Advisory Council on Food and Environmental Hygiene

Confirmed Minutes of the Seventh Meeting
held at 2:30 p.m. on Friday, 17 May 2001
at Room 1007, 10/F Citibank Tower, Garden Road


Dr TSE Chi-wai, Daniel (Chairman)
Dr HO Dit-sang, John  
Dr Anthony Edward JAMES  
Mr KAN Chung-nin, Tony  
Miss Leonie KI  
Professor KWAN Hoi-shan  
Mrs LAM WONG Pik-har, Grace  
Mr Eddy LI  
Dr the Hon LO Wing-lok  
Mr LO Yau-lai, Winston  
Professor YUEN Kwok-yung  
Mrs Lily YAM Secretary for the Environment and Food
Mrs Lessie WEI Director of Agriculture, Fisheries and Conservation
Miss Sara WU Acting Director of Food and Environmental Hygiene
Mrs Ingrid YEUNG (Secretary)

Absent with Apologies

Mr CHAN Bing-woon
Mr Peter HUNG
Mr LEE Luen-wai, John
Dr Ronald LEUNG
Professor MA Ching-yung
Dr Margaret CHAN

Director of Health

In Attendance

Environment and Food Bureau

Mrs Stella HUNG Deputy Secretary for the Environment and Food

Agriculture, Fisheries and Conservation Department

Dr Leslie SIMS Assistant Director (Agriculture, Quarantine and Inspection)

Food and Environmental Hygiene Department

Dr P Y LEUNG Deputy Director (Food and Public Health)
Dr Y Y HO Consultant (Community Medicine)
(Risk Assessment and Communication)

Department of Health

Dr L Y TSE Consultant (Community Medicine)

Opening Remarks

The Chairman welcomed Members to the meeting. He said that there were three new members for the new term, namely, Dr Anthony Edward James, Mr Eddy LI, and Mr Peter Hung. He also introduced Mrs Stella HUNG who had taken over from Mr Paul TANG as the Deputy Secretary for the Environment and Food to Members.

Agenda Item 1: Confirmation of Minutes of Last Meeting

2. Members agreed that the draft minutes of the last meeting held on 1 March 2001 were confirmed, subject to the incorporation of a Member's comments of replacing "anti-bacterial processing" with "the control of micro-organisms and insect pests" in the first sentence of paragraph 38.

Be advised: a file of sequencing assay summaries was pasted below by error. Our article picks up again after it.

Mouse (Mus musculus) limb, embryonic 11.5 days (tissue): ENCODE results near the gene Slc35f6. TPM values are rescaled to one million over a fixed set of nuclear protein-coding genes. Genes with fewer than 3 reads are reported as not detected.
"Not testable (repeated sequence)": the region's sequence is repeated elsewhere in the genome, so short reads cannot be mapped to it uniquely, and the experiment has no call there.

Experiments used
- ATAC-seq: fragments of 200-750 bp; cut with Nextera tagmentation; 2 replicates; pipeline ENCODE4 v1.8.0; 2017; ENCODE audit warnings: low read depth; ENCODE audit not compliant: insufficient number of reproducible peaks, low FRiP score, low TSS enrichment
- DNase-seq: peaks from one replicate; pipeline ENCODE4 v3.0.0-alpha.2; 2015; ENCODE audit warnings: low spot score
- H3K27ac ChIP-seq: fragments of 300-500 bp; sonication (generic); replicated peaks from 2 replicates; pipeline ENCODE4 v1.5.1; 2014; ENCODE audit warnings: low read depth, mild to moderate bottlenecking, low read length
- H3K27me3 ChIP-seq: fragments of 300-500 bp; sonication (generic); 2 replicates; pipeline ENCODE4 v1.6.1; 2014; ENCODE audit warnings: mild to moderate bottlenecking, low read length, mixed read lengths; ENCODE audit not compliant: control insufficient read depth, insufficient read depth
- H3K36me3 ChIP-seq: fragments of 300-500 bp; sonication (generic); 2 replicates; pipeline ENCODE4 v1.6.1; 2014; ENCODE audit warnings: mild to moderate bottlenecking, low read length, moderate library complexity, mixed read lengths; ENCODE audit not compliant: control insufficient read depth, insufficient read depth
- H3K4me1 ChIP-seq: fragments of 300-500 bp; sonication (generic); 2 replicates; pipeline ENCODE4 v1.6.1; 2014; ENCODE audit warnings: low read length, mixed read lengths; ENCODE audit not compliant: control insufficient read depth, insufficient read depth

Agenda Item 2 : Matters arising from Minutes of Last Meeting

3. The Chairman said that during the discussion of the paper on "Food Surveillance Results in 2000" the Food and Environmental Hygiene Department (FEHD) had undertaken to present an information paper relating to the use of irradiation in food technology. The paper would be discussed under agenda item 4 at the meeting.

Agenda Item 3: Proposed amendments to the Public Health (Animals and Birds) Ordinance and Regulations (Cap. 139) to enhance the prevention and control of veterinary diseases

4. The Chairman said that the purpose of the paper was to seek Members' advice on the Administration's proposals to amend the Public Health (Animals and Birds) Ordinance and Regulations (Cap.139) ("the Ordinance and Regulations") to strengthen the ability to prevent and control veterinary diseases. He invited Dr Sims to introduce the paper.

5. Dr Sims explained in detail the Administration's proposals.

6. Noting that the Administration proposed to extend the control under the Ordinance and Regulations to cover "other articles used in conjunction with animals, birds and fish that may introduce disease", a Member said that the definition for such articles should be clearly stipulated in the law. He also remarked that considerations should be given to providing for appeals to the Administrative Appeals Board in respect of compensation for animals, birds or fish slaughtered by order of DAFC which was determined in accordance with the market value of such animals, birds or fish.